Panel: Gentrification challenges public housing residents' sense of community

Crystal Palmer moved out of Henry Horner Homes, a public housing complex which has struggled with gang violence and neglect.

Then she moved back.

"I was asked by the president, 'Why do you want to come back?'" she said. "All I could think was, this is my home."

Palmer, now president of Henry Horner's Local Advisory Council, recalled the conversation Tuesday night as part of a  panel that included former Chicago Housing Authority executive Sharon Gist Gilliam and Mary Pattillo, a Northwestern sociology and African American studies professor.

The panel, hosted by the Chicago History Museum and the as-yet-nonexistent Public Housing Museum, took up the topic of how gentrification has affected Chicago's low-income families, particularly those living in public housing. The discussion was part of the history museum's monthly series examining contemporary issues in the city.

During the evening the conversation moved from public housing's history going back to the 1930s, to the difficulty of extracting money from the federal government, to how the other Golden Rule - he who has the gold makes the rules - applies to the CHA's new mixed-income communities.

The CHA's $1.6 billion Plan for Transformation is replacing the city's public housing high-rises with developments that mix public housing, affordable and market-rate units to attract residents from across the economic spectrum. But the mixed-income communities risk imposing "a tyranny of the middle class" on the new communities' low-income residents, Pattillo said.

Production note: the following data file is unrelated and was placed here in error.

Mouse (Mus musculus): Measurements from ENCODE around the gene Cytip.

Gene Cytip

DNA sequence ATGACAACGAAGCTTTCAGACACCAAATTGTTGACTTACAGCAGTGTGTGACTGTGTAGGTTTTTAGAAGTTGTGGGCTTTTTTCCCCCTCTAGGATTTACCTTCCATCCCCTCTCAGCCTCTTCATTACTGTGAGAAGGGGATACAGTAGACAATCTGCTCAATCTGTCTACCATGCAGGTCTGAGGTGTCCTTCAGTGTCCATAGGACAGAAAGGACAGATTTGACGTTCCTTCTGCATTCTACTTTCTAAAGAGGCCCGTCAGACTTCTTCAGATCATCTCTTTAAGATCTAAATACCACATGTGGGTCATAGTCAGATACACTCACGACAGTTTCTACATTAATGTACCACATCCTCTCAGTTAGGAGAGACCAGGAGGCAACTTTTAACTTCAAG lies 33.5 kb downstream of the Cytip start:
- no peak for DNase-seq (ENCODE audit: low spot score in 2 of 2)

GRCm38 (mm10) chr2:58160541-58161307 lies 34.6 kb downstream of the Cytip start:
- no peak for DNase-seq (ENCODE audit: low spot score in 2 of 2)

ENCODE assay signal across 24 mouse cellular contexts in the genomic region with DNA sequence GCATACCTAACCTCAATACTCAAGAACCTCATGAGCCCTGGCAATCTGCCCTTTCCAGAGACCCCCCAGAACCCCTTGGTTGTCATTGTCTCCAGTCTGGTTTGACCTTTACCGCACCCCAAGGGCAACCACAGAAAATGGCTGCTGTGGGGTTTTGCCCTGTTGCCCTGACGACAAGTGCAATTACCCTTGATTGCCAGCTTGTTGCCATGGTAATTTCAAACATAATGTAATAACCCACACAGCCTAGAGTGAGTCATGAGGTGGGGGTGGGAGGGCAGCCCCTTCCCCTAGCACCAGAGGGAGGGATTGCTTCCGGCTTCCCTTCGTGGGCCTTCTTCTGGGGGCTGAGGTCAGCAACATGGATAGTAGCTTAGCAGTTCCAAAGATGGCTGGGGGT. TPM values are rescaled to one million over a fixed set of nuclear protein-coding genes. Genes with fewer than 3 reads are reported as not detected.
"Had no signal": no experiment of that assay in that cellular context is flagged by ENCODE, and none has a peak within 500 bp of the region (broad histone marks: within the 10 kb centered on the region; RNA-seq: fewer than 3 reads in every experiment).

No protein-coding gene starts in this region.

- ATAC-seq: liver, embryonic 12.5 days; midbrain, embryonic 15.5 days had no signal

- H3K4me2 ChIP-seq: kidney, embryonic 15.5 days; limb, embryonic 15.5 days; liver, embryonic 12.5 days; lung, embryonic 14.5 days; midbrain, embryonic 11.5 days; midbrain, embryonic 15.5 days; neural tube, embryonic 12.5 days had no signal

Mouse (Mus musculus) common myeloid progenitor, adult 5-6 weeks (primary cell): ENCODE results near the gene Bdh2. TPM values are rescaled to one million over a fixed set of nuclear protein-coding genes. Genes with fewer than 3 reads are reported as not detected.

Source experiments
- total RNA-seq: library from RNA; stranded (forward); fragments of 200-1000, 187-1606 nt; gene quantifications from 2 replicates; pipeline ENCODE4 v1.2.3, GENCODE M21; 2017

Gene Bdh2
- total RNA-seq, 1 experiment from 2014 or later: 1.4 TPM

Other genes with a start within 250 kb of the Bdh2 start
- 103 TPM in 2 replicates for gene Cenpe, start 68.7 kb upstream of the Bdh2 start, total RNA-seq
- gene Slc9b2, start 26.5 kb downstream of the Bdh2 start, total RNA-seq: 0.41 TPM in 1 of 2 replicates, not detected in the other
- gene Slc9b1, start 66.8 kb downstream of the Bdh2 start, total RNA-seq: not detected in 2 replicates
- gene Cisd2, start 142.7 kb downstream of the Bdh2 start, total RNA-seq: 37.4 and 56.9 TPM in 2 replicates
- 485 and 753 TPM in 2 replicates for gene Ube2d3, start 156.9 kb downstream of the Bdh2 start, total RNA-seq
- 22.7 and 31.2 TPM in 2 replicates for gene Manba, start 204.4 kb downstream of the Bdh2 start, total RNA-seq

Pattillo lives in one of these developments, and she said neighbors always are discussing what constitutes appropriate behavior. When is the music too loud? Where is it OK to barbecue? These questions, rooted in race and class, arise because of residents' different backgrounds, yet it's usually the poorer residents who are expected to change, Pattillo said.

"The market-rate folk are just assumed to know how to live in mixed-income communities, assumed to know how to be tolerant," Pattillo said.

This attitude bothers public housing residents, who don't want to be dictated to in their own homes, Palmer said. They want to feel like neighbors in their new communities, and they don't.

But the reality is the market-rate homes subsidize the affordable housing, said Gist Gilliam. The project will fail if well-off buyers avoid these homes, and they will if they dislike their neighbors' behavior.

"In a capitalist society, he who is buying the $300,000 and $400,000 townhouse for the full price is the one who gets, unfortunately, to some degree, to determine what his environment is like," she said.

It costs up to $150,000 to rehab a public housing unit and up to $300,000 to build a new one, Gist Gilliam said. But there's little money for public housing at the federal level, because in the past two decades voters have rejected  political candidates who favor it. Housing is not on the national agenda; the presidential candidates aren't talking about it, though more Americans live in substandard housing than lack health care.

"It comes back to the people you send to Congress," she said.

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